Disappointments & Exciting News: A Science Update

If you follow science, and specifically space science, then you know the last couple of weeks have been pretty exciting.

Artist Conception of Proxima Centauri b
By ESO/M. Kornmesser (https://www.eso.org/public/images/eso1629a/)
 [CC BY 4.0 (http://creativecommons.org/licenses/by/4.0)], via Wikimedia Commons

First off, we found out that Proxima Centauri has an Earth-like planet in its habitability zone, Proxima Centauri-b (this doesn't mean it's blue and watery, just that it's the same size and planet type as we are). Its location means that we can one-day visit it with current and emerging technology within a human lifetime. There's already a plan to do so which could involve the Planetary Society's lightsail project, or perhaps Stephen Hawking and Yuri Milner's plan (much the same). This means that as early as 2060, we could see the surface of another world.

Allen Telescope Array
Photo Credit: By Colby Gutierrez-Kraybill (DSC_0442)
[CC BY 2.0 (http://creativecommons.org/licenses/by/2.0)],
via Wikimedia Commons
Second, we then got an alien-like signal from HD164595, a system about 29 parsecs (~94.5 light years) from Earth. The signal was confirmed by SETI, and got everyone (myself included) excited, but unfortunately it looks like it was a Russian satellite and not aliens... this time. The important lesson out of this one is to remember that false alarms are going to happen since we've filled the space around earth with "noisy" satellites, but to keep looking because we haven't even come close to surveying the whole sky (to quote the SETI League's website: "we've seen less than one fifteen millionth of our own Milky Way galaxy.". So basically we've looked at a drop of water in a bucket so far. It's still too early to declare us alone.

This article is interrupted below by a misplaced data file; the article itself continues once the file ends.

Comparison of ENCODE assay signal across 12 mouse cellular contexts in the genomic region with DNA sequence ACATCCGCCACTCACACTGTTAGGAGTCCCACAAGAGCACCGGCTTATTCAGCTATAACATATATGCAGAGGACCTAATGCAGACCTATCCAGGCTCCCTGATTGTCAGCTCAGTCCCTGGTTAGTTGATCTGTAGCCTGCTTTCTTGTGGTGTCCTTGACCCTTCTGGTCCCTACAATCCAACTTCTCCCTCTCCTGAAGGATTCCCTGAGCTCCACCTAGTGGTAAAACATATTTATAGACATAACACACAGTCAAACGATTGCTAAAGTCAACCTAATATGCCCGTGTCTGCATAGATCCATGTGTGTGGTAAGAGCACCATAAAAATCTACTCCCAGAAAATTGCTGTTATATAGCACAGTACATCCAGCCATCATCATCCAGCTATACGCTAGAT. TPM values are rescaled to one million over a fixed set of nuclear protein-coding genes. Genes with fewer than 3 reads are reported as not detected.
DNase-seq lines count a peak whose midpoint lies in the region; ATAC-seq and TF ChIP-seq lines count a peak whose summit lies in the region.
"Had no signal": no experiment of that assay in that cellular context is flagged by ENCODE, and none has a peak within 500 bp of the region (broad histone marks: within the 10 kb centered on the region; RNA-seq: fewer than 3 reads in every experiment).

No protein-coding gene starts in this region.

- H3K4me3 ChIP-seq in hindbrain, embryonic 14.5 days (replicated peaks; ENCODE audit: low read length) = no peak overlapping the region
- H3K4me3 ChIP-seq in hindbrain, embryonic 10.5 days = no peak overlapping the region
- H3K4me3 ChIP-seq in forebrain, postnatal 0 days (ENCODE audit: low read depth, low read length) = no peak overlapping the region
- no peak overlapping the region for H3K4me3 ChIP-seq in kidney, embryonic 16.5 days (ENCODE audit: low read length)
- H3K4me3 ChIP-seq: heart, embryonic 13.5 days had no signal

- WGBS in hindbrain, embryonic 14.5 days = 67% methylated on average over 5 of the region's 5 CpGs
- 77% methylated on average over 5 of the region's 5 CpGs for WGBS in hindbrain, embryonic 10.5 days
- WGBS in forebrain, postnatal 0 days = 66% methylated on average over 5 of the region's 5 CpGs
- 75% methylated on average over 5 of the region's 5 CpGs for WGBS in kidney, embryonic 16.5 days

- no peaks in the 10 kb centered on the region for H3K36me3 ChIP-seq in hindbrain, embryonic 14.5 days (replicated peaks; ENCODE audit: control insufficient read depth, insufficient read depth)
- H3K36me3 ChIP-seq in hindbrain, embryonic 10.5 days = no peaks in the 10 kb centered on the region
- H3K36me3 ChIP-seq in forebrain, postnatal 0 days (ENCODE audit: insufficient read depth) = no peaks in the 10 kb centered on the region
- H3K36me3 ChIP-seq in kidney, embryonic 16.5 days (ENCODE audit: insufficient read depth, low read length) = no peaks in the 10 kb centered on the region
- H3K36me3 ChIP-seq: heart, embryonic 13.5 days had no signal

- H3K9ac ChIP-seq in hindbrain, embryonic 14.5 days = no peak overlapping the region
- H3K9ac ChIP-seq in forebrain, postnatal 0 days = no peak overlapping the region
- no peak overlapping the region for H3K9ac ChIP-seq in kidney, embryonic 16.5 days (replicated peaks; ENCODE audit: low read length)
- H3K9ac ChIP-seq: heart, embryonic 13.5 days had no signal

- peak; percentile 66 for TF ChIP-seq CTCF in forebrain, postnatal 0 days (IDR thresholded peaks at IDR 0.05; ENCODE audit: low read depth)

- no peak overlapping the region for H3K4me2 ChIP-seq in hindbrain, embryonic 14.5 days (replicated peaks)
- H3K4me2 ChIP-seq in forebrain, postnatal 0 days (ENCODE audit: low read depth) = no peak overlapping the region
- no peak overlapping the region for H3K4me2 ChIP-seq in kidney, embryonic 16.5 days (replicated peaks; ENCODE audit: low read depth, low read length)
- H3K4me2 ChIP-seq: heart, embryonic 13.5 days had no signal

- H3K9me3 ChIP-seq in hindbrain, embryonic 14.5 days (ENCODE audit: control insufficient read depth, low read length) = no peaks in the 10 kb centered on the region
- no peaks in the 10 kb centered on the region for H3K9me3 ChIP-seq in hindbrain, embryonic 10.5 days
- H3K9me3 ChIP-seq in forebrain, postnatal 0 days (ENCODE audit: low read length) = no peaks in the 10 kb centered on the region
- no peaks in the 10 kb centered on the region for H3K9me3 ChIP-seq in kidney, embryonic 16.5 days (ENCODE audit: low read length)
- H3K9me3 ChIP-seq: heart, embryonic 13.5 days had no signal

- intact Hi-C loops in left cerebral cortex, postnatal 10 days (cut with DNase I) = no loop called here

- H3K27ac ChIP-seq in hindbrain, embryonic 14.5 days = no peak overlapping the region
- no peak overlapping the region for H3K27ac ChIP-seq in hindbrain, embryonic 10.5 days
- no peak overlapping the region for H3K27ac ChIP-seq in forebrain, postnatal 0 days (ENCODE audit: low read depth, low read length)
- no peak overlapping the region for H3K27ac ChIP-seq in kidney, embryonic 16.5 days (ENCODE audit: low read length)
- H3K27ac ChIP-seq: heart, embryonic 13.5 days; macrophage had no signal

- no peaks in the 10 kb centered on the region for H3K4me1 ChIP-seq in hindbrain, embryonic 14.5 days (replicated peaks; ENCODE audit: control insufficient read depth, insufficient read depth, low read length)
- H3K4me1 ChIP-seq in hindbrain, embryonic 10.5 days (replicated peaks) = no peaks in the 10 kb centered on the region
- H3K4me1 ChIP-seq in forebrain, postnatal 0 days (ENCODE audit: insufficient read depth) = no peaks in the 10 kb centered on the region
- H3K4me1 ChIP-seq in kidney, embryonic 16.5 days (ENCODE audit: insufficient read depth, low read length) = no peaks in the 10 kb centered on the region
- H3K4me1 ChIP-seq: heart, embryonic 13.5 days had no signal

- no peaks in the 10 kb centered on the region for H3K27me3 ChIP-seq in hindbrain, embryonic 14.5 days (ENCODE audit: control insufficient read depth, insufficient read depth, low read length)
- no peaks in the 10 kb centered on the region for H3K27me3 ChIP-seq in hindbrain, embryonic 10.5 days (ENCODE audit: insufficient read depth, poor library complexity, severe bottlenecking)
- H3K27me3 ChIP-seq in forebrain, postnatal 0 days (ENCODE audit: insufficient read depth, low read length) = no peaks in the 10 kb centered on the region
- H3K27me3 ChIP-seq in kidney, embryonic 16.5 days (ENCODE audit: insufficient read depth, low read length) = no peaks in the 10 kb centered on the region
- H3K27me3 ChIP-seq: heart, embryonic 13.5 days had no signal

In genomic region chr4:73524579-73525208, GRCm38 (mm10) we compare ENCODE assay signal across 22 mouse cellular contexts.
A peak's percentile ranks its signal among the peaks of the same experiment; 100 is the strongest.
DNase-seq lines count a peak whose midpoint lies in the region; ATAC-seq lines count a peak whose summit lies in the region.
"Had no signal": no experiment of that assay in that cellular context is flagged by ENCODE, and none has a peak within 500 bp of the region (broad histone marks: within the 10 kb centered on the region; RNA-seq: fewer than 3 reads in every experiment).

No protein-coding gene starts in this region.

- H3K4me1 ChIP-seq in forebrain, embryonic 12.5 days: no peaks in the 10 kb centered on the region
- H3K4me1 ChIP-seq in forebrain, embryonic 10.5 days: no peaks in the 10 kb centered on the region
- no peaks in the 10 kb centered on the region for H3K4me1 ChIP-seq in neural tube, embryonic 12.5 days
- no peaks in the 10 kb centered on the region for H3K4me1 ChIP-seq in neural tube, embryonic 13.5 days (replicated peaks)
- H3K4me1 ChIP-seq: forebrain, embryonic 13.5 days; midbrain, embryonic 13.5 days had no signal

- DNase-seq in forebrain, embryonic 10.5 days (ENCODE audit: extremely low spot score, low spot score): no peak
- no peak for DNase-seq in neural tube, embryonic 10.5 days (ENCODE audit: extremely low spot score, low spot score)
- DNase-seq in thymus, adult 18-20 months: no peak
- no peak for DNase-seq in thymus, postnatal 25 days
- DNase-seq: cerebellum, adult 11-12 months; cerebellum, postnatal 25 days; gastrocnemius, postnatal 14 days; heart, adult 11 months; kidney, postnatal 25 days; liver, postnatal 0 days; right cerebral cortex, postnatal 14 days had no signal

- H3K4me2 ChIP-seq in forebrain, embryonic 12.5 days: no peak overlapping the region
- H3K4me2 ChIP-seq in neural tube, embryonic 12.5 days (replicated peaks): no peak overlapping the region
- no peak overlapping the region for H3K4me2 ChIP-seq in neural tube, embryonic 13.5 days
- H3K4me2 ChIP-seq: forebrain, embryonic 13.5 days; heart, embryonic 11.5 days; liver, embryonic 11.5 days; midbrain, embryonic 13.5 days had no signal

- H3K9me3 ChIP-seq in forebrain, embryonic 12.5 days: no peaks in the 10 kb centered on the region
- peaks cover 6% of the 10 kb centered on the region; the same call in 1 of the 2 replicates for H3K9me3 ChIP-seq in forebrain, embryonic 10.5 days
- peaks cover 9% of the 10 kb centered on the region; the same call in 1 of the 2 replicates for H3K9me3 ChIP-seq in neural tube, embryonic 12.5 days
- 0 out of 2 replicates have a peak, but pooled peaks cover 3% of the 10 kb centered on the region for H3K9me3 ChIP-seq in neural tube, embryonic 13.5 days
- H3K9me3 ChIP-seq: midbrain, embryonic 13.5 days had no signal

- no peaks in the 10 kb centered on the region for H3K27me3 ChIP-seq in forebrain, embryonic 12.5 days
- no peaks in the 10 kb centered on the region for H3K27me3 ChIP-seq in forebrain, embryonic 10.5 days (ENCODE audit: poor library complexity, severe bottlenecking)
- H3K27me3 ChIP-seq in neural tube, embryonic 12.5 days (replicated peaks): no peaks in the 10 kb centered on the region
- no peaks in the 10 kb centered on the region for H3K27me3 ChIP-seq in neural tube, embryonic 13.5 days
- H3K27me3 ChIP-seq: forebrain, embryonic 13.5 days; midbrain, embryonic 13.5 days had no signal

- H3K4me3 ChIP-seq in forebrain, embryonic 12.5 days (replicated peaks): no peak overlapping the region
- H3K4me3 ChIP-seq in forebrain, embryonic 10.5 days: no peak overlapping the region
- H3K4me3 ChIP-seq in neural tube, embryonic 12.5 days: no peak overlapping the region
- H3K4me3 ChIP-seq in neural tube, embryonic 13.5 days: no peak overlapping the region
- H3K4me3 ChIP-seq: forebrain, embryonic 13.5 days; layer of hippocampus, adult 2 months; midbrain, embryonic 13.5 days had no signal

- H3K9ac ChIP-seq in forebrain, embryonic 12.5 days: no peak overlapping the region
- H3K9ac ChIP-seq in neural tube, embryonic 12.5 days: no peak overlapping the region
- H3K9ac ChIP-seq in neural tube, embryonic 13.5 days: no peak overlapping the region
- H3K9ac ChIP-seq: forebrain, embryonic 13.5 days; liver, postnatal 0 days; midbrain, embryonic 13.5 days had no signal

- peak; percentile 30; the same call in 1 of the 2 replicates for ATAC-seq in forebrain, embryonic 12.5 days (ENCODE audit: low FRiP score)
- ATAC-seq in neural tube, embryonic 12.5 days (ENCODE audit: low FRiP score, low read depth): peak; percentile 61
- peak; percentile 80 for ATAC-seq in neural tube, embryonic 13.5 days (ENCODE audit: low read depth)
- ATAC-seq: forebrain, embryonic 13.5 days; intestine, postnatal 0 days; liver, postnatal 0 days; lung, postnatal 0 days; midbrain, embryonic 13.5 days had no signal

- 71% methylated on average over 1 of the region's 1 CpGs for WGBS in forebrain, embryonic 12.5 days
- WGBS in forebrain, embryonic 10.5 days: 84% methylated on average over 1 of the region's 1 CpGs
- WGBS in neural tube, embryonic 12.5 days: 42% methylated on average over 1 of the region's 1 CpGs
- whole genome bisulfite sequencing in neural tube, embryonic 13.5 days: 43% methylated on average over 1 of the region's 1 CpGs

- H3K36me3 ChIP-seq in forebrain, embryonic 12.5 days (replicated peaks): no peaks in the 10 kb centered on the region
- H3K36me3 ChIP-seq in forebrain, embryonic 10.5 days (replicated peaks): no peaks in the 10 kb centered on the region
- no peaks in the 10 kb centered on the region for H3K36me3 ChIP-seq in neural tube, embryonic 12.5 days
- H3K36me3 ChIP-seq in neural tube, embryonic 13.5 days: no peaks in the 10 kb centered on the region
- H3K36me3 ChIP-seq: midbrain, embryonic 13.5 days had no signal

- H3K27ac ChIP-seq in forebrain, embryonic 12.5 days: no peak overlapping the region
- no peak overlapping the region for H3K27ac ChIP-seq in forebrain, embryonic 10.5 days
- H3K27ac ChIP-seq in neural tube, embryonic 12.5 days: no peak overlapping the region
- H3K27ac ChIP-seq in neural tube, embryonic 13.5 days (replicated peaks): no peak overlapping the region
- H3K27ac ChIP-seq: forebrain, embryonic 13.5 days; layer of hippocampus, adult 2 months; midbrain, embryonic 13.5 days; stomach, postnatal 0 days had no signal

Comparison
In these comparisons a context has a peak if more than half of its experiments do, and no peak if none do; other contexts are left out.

EM Drive Engine
By David A. Brady, Harold G. White, Paul March, James T. Lawrence,
and Frank J. Davies. Eagleworks Laboratories,
 NASA Lyndon B. Johnson Space Center [Public domain],
 via Wikimedia Commons
And lastly, there was an article I just read today from Physics-Astronomy.com that stated the "impossible' EM Drive—that's the drive system that uses only microwaves as thrust, no fuel—has been confirmed to work yet again (I think we're up to 4 independent confirmations, including NASA). This is somewhat amazing because, by the classical understanding of Physics, the EM drive is like getting in a box, pushing on one wall, and expecting to accelerate. It shouldn't work, and yet it does seem to. If this winds up being something real, and being scaleable, it means we won't need fuel (the majority of the weight of any spacecraft) to go to other worlds, just electricity. It would revolutionize space exploration, and might make human colonization of the solar system (and maybe one day other stars) something much more practical than it is now.

To give you an idea, if the EM Drive works, it's said it can make the Earth-Mars trip in 70 days (vs. the 6 months it would take with today's technology). Honestly, I wish I'd read about this when I was writing the "rules" for my Orion Spur series, I would've used its future version.


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